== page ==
Posted by Jonathan Maus (Publisher/Editor) on July 10th, 2009 at 11:26 am
According to the WWeek, Kristin Ragnarsson alleges in the lawsuit that she was riding eastbound on SE Stark just past the intersection of SE 28th when a woman in a car opened a door in her path. Ragnarsson seeks over $12,000 in medical bills and up to $100,000 for pain and suffering.
In Oregon, there is a law (ORS 811.490) that specifically prohibits opening a car door unless it is “reasonably safe to do so.” Local bike lawyer Ray Thomas has written an article on this topic where he states that, “Fortunately, this is one of those areas where the law is on the side of the bicycle rider.”
“Fortunately, this is one of those areas where the law is on the side of the bicycle rider.”
— Ray Thomas, lawyer and bicycle legal expert
However, as anyone who has taken a bike-related traffic incident to court can attest, there’s the law and then there’s a judge and jury. Thomas says in his experience with dooring cases, “the motorist is primarily at fault,” almost every time, but that doesn’t mean the bike rider can expect to receive full judgment in their favor.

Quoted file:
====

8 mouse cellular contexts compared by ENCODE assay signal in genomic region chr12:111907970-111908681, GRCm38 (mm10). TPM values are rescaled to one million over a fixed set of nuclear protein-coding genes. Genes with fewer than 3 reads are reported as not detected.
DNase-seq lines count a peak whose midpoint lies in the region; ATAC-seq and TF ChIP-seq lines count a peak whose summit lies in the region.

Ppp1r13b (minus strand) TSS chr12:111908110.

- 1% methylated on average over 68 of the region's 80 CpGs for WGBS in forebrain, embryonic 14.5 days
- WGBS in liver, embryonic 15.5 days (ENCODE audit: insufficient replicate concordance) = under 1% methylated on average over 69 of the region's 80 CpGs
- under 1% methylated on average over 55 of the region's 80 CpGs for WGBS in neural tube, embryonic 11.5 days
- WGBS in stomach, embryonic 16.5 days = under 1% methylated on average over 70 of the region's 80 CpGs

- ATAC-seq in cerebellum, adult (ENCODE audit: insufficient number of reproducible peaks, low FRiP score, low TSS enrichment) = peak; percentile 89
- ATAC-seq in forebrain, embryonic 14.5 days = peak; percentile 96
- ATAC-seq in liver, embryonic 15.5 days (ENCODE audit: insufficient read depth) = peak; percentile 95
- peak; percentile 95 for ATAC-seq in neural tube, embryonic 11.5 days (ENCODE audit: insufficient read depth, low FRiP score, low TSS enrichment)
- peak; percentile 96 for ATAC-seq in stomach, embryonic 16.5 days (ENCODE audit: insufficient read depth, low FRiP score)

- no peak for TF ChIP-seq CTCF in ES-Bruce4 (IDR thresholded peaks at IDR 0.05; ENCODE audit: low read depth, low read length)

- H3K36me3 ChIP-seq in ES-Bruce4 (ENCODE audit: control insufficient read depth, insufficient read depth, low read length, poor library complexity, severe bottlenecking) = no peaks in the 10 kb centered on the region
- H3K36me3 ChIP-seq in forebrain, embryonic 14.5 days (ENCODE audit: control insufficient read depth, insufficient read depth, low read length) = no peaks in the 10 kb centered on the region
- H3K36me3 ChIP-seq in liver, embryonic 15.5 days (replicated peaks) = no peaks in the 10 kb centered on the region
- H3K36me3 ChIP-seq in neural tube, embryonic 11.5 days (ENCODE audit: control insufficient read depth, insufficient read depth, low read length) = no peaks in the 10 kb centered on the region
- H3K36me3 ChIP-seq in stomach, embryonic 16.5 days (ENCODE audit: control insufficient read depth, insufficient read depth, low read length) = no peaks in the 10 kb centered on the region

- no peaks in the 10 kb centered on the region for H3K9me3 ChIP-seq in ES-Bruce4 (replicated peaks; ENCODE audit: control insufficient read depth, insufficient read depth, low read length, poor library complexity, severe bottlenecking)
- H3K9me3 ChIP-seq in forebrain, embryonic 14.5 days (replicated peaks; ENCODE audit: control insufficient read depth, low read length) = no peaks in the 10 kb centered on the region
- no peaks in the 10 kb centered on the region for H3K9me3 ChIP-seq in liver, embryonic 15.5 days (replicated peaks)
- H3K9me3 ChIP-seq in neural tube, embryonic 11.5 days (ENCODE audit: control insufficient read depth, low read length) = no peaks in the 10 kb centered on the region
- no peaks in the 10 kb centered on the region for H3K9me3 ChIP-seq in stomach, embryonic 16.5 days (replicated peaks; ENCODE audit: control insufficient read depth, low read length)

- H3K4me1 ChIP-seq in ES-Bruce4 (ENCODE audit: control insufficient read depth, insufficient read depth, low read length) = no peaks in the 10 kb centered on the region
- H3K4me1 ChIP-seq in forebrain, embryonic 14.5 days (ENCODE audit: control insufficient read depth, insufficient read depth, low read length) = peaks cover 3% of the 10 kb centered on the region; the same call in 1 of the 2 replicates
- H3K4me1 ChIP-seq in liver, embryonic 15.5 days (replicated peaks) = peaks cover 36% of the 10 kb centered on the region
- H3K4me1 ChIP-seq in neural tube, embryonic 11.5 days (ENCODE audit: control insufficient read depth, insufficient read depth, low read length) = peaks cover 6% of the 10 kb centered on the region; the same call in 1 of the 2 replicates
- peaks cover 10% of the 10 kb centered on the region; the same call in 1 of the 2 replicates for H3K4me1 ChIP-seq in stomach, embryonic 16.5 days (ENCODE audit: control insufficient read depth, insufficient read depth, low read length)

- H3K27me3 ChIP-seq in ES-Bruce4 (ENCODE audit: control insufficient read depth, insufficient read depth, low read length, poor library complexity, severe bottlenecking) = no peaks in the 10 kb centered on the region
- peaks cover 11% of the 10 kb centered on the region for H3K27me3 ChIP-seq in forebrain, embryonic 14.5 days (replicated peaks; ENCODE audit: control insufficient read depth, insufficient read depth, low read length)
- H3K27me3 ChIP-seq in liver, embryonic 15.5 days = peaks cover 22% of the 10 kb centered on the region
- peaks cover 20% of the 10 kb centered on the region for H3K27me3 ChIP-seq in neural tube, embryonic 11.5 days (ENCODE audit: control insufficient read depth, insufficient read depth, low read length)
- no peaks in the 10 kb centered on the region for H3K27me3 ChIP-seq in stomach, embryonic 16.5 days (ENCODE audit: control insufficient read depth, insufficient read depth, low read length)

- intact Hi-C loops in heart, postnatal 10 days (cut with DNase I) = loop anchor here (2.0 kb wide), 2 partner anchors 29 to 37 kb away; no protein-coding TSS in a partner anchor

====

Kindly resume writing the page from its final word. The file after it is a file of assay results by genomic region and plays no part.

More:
In part because the judge and jury are likely to be unfamiliar with what it’s like to ride on city streets, they often side with the motor vehicle operator’s point of view. That point of view, Thomas writes, often turns into the person in the car blaming the bike operator for going too fast and/or not paying close enough attention to avoid the door. That being known, Thomas has this advice:
“It is essential in every case that the bicyclist carefully remember and reconstruct the scene of the accident to demonstrate that there was not enough time to take necessary evasive action in order to avoid hitting the door.”
Of course, if you were riding way too fast and weren’t paying attention, you probably shouldn’t take the incident to court to begin with.